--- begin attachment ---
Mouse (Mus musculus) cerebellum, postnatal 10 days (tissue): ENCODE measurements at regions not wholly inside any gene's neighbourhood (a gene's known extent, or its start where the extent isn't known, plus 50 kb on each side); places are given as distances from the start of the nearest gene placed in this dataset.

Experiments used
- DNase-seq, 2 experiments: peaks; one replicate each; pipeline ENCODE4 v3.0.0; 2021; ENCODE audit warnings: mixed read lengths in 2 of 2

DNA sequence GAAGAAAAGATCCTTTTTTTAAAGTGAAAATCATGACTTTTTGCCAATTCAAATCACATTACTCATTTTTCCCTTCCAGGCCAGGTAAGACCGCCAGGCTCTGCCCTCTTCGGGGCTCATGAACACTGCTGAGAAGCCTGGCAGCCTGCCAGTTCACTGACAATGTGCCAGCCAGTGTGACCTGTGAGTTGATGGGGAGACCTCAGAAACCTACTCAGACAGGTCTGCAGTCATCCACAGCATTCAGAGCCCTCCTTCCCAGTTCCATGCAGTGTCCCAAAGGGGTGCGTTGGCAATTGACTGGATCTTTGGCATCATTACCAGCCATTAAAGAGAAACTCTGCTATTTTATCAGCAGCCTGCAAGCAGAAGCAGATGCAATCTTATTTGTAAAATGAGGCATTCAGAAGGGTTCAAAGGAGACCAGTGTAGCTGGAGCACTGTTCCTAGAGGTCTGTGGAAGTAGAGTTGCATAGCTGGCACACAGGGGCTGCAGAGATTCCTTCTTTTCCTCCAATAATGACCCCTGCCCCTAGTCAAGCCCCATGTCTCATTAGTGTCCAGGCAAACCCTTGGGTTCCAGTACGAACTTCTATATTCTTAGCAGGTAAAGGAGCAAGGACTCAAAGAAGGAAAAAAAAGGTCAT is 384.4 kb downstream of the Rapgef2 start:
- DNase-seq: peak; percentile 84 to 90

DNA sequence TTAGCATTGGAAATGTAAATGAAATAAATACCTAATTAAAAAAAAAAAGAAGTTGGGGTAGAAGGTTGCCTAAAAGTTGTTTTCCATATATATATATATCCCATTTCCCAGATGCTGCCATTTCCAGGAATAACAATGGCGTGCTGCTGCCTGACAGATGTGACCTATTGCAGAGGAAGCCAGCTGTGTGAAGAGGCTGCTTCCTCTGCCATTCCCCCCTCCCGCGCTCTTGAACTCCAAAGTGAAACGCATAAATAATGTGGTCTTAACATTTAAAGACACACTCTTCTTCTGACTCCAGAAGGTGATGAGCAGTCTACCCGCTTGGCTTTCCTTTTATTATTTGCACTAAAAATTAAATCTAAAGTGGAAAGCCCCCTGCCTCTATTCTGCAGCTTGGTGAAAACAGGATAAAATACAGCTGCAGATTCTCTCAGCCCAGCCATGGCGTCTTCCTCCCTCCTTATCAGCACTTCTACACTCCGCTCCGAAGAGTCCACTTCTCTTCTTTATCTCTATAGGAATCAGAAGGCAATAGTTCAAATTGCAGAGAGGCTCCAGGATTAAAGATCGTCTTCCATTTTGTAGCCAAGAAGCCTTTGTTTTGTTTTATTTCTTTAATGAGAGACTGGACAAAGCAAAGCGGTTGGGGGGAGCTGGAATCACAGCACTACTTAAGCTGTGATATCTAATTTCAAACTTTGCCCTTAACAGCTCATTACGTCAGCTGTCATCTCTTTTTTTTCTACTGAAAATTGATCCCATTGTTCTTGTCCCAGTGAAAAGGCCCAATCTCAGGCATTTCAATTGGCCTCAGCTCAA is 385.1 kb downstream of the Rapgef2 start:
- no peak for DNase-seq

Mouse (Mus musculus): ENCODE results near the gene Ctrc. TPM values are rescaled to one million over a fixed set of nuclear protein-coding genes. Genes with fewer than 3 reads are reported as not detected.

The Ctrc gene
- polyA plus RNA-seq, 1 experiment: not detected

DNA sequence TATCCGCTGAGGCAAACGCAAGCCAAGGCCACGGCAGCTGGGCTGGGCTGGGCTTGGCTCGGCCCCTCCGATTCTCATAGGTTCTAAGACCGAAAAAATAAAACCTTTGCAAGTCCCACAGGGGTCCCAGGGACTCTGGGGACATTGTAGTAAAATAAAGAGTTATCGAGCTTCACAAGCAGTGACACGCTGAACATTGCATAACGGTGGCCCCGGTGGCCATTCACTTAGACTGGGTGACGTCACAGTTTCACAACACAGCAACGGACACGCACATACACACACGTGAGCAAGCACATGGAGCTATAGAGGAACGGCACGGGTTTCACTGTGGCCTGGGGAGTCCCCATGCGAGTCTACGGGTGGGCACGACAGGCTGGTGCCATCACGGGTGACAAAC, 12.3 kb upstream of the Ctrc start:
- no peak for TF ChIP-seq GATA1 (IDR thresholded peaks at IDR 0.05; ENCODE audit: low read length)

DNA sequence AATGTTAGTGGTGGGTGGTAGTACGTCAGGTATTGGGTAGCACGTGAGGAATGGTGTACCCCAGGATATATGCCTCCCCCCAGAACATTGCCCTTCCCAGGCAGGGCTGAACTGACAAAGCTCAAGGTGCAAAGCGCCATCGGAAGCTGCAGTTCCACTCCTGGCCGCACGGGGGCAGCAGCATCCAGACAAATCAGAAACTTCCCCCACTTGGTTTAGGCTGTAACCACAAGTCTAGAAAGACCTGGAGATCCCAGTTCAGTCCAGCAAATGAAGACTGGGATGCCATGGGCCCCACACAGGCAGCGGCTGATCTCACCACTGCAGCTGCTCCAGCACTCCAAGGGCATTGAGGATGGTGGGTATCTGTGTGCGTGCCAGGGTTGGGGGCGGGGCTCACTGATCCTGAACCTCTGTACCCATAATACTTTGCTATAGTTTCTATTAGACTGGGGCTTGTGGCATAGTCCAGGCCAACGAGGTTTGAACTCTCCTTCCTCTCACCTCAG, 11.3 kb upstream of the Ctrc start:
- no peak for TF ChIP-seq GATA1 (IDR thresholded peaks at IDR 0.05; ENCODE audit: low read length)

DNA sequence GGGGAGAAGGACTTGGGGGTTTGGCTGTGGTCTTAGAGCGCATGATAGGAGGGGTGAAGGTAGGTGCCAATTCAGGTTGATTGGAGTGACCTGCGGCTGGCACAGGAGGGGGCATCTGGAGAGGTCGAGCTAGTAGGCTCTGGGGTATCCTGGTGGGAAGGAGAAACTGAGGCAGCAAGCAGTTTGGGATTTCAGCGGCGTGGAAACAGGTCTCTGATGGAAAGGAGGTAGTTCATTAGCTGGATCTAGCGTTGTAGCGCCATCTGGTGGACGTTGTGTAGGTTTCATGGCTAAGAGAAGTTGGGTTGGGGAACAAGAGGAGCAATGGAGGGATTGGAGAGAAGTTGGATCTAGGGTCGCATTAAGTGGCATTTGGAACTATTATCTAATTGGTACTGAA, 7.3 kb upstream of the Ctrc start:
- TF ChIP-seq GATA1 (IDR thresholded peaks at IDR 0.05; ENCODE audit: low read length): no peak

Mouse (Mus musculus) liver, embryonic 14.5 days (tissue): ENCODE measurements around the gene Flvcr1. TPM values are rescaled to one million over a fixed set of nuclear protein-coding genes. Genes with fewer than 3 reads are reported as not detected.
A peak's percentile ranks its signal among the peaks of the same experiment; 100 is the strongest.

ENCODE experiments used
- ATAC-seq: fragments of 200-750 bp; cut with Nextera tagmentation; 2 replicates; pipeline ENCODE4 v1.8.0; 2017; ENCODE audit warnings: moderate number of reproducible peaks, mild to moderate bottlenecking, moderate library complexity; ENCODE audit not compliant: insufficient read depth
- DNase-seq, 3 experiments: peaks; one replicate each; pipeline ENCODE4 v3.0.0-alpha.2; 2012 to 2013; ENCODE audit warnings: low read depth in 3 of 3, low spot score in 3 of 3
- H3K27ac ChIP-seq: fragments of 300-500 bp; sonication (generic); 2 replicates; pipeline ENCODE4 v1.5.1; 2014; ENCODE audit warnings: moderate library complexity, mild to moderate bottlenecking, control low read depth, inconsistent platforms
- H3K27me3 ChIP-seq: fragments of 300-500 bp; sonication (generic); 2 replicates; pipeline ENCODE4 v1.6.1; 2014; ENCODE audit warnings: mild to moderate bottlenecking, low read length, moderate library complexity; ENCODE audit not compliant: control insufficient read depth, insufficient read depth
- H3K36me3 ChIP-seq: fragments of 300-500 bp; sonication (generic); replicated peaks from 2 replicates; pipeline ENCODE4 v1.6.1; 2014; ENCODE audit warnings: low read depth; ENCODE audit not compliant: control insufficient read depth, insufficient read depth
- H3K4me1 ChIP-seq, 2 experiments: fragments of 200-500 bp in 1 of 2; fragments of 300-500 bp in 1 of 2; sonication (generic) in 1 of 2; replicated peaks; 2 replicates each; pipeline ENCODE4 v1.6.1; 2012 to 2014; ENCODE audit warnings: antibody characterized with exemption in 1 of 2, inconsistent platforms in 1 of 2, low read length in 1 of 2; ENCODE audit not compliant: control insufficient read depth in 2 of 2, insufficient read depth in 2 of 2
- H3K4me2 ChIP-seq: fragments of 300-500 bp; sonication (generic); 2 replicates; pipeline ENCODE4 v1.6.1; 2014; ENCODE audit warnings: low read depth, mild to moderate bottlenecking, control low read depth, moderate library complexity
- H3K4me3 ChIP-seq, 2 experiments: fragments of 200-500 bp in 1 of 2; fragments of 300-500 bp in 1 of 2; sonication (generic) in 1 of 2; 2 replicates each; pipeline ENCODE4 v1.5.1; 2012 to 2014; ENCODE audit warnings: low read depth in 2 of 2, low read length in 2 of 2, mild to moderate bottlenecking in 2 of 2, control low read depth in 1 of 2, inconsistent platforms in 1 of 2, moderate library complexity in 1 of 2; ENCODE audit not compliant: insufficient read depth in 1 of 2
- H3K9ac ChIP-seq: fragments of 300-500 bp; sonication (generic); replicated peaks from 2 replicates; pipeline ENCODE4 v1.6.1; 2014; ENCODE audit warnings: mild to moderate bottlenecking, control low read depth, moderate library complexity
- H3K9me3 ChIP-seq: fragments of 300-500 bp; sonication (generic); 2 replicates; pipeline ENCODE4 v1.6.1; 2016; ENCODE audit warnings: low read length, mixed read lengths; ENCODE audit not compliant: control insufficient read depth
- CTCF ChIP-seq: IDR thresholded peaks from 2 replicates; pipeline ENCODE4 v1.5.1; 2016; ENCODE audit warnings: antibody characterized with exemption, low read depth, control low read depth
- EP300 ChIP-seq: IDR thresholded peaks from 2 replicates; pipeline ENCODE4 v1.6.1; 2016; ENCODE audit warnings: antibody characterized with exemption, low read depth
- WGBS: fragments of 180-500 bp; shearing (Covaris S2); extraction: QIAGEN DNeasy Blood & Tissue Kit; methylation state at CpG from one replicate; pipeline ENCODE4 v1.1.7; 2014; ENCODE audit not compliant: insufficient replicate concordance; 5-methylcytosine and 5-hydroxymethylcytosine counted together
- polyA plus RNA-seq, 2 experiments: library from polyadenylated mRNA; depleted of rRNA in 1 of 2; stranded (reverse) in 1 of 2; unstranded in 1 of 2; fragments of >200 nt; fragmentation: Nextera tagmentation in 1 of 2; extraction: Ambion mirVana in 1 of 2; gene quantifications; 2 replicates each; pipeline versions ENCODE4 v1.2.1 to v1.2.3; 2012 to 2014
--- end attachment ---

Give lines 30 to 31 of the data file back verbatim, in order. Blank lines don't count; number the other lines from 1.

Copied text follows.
- CTCF ChIP-seq: IDR thresholded peaks from 2 replicates; pipeline ENCODE4 v1.5.1; 2016; ENCODE audit warnings: antibody characterized with exemption, low read depth, control low read depth
- EP300 ChIP-seq: IDR thresholded peaks from 2 replicates; pipeline ENCODE4 v1.6.1; 2016; ENCODE audit warnings: antibody characterized with exemption, low read depth